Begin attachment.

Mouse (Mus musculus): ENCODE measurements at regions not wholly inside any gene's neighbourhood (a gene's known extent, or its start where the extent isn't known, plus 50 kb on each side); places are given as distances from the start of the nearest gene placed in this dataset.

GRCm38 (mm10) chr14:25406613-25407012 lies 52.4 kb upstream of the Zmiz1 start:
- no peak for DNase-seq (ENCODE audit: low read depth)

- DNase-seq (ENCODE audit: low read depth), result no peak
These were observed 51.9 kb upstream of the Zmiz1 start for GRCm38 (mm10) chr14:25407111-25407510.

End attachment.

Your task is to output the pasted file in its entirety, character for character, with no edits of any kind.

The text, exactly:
Mouse (Mus musculus): ENCODE measurements at regions not wholly inside any gene's neighbourhood (a gene's known extent, or its start where the extent isn't known, plus 50 kb on each side); places are given as distances from the start of the nearest gene placed in this dataset.

GRCm38 (mm10) chr14:25406613-25407012 lies 52.4 kb upstream of the Zmiz1 start:
- no peak for DNase-seq (ENCODE audit: low read depth)

- DNase-seq (ENCODE audit: low read depth), result no peak
These were observed 51.9 kb upstream of the Zmiz1 start for GRCm38 (mm10) chr14:25407111-25407510.